Ethiopia Water
In Ethiopia, women and girls may have to walk hours or days to find clean drinking water for their households. USAID rehabilitates water points, supplying life-saving access to clean drinking water in a country where over 5 million people are in need.
Kelley Lynch

Latest Ethiopia Fact Sheet

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Key Developments

In early June, Government of Ethiopia (GoE) health authorities confirmed the first acute watery diarrhea cases in the capital city of Addis Ababa since January 2016. To date, cases have been concentrated in Oromiya, Somali, and Southern Nations, Nationalities, and Peoples (SNNP) regions since the outbreak began in December 2015. The GoE and relief actors—including USAID partners—are coordinating acute watery diarrhea response activities in the city.

Heavy seasonal rains and flooding prompted the displacement of nearly 33,200 households from Afar, Oromiya, and SNNP regions in May, according to the International Organization for Migration. Relief actors are coordinating the distribution of essential household items to flood-affected internally displaced persons.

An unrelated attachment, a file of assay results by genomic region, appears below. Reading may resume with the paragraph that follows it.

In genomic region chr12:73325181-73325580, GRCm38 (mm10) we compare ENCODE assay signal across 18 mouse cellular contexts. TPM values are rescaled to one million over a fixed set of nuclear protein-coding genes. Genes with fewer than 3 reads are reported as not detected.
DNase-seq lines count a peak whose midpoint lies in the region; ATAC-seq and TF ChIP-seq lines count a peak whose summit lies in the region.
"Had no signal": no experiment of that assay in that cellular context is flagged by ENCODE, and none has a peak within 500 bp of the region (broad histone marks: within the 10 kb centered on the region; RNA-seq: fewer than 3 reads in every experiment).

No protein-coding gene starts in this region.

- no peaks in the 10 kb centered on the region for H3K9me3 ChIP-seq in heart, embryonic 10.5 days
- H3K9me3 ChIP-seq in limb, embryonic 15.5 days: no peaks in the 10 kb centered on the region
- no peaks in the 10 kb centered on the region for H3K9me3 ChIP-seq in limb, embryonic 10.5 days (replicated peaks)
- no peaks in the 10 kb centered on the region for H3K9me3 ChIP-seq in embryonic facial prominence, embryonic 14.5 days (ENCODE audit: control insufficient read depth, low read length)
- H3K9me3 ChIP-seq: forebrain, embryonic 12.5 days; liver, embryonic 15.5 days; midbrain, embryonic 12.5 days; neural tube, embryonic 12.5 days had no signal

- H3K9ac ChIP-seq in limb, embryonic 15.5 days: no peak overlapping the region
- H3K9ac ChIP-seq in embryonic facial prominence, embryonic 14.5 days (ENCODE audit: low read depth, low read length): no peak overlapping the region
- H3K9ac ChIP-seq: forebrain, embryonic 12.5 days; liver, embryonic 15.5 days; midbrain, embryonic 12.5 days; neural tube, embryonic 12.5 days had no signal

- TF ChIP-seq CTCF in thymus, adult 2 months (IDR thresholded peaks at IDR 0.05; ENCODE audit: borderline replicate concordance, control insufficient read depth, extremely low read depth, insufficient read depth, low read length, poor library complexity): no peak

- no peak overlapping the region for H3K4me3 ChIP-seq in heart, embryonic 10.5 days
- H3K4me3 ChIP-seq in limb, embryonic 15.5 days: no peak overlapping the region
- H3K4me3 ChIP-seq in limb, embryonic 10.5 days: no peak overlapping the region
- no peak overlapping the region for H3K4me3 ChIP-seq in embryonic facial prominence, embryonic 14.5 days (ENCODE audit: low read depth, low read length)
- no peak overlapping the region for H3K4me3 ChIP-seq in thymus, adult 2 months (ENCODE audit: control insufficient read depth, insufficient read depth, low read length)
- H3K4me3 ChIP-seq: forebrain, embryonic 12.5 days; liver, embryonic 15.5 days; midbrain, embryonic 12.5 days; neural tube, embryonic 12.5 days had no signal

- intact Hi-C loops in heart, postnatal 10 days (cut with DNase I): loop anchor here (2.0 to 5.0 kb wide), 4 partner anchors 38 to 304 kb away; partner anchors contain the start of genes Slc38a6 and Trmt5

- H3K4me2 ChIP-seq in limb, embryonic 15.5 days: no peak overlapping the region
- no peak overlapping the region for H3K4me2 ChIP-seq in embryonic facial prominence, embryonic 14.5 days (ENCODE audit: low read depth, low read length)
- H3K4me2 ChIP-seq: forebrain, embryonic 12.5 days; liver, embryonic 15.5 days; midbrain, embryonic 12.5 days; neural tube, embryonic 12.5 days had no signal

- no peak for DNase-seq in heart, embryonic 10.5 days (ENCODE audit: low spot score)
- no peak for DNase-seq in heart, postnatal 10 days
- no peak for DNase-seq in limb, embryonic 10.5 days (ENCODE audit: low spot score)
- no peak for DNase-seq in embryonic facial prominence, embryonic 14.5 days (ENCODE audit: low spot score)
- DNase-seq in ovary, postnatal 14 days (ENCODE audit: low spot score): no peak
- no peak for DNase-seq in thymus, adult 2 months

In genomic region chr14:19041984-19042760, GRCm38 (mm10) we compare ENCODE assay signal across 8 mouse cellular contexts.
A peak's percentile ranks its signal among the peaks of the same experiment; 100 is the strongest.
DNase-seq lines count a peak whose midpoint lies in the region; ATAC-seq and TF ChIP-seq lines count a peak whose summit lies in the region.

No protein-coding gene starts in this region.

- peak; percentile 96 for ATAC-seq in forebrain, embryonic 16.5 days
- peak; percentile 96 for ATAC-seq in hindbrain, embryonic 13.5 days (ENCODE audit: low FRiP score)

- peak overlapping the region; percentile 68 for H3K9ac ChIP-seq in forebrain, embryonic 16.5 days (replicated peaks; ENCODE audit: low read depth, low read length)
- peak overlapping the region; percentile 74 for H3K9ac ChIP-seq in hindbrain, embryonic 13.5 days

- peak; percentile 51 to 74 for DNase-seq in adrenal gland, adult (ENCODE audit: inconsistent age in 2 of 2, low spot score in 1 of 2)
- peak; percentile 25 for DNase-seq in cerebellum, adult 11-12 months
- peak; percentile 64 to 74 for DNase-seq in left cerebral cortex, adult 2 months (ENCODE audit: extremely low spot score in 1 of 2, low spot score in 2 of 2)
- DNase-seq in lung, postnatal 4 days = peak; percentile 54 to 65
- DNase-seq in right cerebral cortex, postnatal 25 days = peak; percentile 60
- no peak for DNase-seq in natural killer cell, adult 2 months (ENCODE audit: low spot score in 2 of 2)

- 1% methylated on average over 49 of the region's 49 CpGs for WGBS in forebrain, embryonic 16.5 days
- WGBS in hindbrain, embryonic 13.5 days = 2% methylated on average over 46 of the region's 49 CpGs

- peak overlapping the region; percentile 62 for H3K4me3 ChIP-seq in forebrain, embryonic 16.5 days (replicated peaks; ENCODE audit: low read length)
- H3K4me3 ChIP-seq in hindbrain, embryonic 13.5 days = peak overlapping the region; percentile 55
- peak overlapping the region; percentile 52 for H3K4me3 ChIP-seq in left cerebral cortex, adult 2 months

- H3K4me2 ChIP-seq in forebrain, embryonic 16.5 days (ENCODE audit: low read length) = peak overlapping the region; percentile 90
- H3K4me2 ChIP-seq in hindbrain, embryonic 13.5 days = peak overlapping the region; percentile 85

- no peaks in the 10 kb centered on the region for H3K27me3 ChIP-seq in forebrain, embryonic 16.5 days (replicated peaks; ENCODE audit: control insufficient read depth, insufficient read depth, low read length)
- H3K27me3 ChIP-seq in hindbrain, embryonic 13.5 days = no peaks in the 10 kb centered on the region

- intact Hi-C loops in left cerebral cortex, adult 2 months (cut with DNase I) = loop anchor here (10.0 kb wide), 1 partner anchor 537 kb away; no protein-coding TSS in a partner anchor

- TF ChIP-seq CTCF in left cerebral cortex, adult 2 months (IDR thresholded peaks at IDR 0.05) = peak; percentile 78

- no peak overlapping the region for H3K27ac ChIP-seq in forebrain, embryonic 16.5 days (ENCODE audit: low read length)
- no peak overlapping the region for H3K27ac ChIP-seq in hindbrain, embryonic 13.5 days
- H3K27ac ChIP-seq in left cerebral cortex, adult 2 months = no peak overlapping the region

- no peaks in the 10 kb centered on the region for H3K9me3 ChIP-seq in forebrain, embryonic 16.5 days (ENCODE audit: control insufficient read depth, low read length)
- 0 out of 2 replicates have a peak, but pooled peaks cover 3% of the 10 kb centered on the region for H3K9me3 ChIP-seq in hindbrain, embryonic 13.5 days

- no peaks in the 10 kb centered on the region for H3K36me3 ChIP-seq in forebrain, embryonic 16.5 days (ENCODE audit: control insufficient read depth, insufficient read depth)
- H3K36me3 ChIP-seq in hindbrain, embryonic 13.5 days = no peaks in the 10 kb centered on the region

The USAID Disaster Assistance Response Team (DART) traveled to Somali Region’s Fafan Zone in mid-June to monitor USAID's Office of U.S. Foreign Disaster Assistance-supported health and nutrition interventions for drought-affected households in the region.









Total USAID and State Assistance to Ethiopia


*These figures are current as of June 22, 2016.


Following consecutive seasons of unfavorable rainfall and harvests in 2010 and 2011, Ethiopia experienced localized precipitation shortages during the February-to-May 2012 belg rainy season in 2012, which hindered recovery for populations that experienced significant food insecurity and malnutrition in 2011. Drought is a major contributor to vulnerability in Ethiopia, as resulting crop and livestock losses have a profoundly negative impact on the lives and livelihoods of farmers and pastoralists.

Populations continue to confront several other challenges—including seasonal flooding, localized inter-communal conflict, above-average food prices, disease outbreaks, and limited access to health and WASH services—that contributed to sustained humanitarian needs and an ongoing complex emergency in Ethiopia.

Last updated: June 23, 2016

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